"Why The Arts?": John Beeler
What a big question. If anyone has a short answer that is at all sufficient let me know. My fear when approaching this question is that Christians often answer it like we’re singing “Why Should the Devil Have All the Good Music?” As if it’s a defensive tactic. Another apprehension I have about answering this question is that art is such a weird word anyway, so defined and contested. I like the word creation better.
Art is about or maybe even is the persistence of creation. Creation is an act that was started by something bigger than us, and persists as a result of something outside of us. It is an echo of an echo but an echo that echoes not because of the strength of our voice but because of the strength of the original sound, and that unlike our own attempts which falter and fall, this echo will sustain and grow, and not in a overwhelming way but in a clarifying way, like finding an AM station on an old radio set.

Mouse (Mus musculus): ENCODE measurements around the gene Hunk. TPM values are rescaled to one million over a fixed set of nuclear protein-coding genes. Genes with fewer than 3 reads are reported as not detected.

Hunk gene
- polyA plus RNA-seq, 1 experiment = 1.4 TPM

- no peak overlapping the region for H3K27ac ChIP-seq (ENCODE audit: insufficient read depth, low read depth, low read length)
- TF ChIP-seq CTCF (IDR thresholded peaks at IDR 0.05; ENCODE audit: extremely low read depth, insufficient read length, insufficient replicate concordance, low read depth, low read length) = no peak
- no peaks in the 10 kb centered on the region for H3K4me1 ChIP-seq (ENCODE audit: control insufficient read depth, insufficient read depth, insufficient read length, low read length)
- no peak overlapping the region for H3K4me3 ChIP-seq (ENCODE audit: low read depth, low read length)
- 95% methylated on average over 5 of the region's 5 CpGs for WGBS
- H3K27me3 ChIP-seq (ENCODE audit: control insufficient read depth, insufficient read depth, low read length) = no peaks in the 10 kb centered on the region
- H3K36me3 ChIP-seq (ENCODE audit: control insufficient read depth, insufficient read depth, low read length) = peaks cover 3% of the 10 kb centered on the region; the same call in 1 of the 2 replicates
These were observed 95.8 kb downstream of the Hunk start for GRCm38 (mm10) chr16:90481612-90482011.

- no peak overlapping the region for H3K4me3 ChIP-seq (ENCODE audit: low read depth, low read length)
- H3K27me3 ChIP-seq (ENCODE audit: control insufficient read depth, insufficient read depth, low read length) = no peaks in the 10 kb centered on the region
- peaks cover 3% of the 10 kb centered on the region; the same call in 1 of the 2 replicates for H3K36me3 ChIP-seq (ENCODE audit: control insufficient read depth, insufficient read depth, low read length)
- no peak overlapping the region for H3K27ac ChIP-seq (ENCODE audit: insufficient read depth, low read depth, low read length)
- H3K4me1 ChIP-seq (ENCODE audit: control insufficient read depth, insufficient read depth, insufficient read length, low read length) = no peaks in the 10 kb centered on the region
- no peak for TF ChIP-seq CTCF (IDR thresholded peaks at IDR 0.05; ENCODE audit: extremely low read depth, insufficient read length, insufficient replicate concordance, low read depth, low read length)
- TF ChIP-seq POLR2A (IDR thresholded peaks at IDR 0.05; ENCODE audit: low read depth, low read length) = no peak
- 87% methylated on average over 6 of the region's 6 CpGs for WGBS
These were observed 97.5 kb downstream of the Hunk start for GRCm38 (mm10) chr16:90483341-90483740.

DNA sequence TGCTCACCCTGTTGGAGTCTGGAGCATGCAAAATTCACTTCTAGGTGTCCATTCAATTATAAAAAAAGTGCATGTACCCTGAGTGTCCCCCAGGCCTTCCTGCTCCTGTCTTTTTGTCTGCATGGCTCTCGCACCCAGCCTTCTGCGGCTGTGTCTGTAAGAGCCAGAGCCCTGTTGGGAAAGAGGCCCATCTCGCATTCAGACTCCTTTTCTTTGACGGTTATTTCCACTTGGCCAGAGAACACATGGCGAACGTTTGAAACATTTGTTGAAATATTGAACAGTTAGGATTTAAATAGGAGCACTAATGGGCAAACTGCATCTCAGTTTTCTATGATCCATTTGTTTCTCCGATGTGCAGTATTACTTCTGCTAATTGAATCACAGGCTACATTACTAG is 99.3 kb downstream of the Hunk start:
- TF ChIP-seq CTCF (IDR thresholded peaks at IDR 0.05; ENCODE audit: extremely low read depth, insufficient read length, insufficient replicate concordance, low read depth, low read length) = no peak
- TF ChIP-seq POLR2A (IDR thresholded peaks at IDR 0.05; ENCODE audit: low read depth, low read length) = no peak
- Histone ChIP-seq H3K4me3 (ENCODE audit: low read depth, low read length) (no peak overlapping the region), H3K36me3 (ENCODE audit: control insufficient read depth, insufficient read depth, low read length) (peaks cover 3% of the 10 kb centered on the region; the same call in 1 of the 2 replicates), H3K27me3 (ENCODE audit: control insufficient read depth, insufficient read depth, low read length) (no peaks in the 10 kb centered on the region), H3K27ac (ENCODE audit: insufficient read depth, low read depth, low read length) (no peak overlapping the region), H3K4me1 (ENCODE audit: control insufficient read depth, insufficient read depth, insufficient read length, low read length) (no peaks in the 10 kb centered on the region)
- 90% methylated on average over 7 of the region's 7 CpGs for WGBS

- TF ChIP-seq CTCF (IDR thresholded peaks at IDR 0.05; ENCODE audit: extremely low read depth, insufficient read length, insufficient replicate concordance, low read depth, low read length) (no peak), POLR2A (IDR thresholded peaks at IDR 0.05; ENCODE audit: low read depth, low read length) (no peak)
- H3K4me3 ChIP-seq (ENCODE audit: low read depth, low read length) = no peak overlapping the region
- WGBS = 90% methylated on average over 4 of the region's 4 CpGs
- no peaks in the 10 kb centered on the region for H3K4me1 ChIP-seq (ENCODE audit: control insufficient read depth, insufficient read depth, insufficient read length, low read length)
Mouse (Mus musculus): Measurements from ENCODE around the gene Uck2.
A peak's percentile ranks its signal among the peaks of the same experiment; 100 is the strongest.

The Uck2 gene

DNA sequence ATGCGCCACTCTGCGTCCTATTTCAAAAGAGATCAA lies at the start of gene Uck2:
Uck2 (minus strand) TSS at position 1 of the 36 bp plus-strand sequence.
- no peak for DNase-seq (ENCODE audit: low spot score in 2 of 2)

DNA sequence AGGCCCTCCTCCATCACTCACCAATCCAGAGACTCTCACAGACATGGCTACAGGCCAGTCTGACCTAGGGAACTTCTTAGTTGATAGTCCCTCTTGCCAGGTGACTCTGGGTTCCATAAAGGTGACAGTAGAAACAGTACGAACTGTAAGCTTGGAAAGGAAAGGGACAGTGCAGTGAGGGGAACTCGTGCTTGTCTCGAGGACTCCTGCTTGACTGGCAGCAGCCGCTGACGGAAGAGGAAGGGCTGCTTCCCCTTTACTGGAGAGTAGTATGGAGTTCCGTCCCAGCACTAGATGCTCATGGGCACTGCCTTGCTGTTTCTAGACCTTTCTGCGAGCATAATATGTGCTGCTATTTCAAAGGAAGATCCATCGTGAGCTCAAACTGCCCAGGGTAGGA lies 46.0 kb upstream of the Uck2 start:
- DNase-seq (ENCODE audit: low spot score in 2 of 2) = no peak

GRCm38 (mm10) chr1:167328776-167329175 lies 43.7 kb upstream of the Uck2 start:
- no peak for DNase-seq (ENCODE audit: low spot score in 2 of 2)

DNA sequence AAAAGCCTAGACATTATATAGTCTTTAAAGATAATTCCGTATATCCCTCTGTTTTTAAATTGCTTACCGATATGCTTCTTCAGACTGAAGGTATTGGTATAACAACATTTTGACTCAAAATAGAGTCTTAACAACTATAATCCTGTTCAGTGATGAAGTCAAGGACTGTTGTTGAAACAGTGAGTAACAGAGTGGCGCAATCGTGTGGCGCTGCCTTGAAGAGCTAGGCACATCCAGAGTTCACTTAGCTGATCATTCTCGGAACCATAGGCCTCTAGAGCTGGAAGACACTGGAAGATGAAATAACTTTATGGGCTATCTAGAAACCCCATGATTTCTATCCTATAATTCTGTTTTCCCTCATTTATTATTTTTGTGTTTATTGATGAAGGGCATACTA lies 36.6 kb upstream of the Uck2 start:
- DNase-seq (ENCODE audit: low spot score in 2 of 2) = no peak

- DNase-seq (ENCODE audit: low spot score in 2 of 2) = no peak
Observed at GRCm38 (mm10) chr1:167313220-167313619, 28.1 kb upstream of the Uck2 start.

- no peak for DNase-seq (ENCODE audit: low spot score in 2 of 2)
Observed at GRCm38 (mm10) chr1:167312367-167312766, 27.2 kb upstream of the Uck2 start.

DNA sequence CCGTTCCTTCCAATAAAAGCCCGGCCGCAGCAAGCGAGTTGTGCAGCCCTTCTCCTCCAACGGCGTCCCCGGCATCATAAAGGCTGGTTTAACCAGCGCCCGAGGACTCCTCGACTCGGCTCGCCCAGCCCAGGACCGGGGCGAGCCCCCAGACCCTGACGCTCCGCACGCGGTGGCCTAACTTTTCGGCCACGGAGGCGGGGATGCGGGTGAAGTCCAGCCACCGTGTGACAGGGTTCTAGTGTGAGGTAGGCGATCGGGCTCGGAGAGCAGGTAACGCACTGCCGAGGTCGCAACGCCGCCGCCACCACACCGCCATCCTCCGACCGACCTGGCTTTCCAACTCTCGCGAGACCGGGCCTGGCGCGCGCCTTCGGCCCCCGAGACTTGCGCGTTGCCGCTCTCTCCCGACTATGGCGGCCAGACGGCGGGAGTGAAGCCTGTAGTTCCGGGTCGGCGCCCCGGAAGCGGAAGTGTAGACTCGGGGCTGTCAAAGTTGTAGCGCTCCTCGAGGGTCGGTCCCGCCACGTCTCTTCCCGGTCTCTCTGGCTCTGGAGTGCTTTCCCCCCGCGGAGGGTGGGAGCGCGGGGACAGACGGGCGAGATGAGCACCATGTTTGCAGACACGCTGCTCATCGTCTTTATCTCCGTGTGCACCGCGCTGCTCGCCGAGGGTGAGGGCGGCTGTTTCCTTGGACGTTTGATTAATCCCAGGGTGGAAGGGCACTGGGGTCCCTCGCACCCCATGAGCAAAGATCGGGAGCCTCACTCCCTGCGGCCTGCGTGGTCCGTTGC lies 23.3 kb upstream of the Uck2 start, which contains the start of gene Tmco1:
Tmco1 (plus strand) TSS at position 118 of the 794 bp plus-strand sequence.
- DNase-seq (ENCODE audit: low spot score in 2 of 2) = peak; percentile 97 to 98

But it does something inside of us too, which is perhaps one answer to “why art;” because it connects us to something outside of us. And if you think of sin, that is the bad stuff that happens in the world that we do to ourselves and to each other and to the world around us and to God, it is complete and utter focus on self. Creation, or ok “art,” focuses on the outside. On us too, but us as we relate to things outside of ourselves.
So creation is this sustaining echo that connects us to that which is outside of us. And it’s not a “May the Force Be With You,” an impersonal force of nature or supernature, but the echo is a person – the Word become flesh – and it’s not just a person like a deity way out there like a clockmaker in the sky. It’s a person we can know. So think about that. Art, creation, whatever, is a thing, and not just a thing but a person, and not just a person but a person you can know.
There’s way more to it than that, because you can’t just love a Picasso and end up loving God. But, yeah, maybe you could, if we believe that everything good comes from God, then it doesn’t seem like such a stretch. Then to think of creating something, and how that ties into that otherness, the Godness, and the personhood of God, and that it confronts us with the reality of outside-of-us, that seems like an ok theologically haphazard answer to “why art.”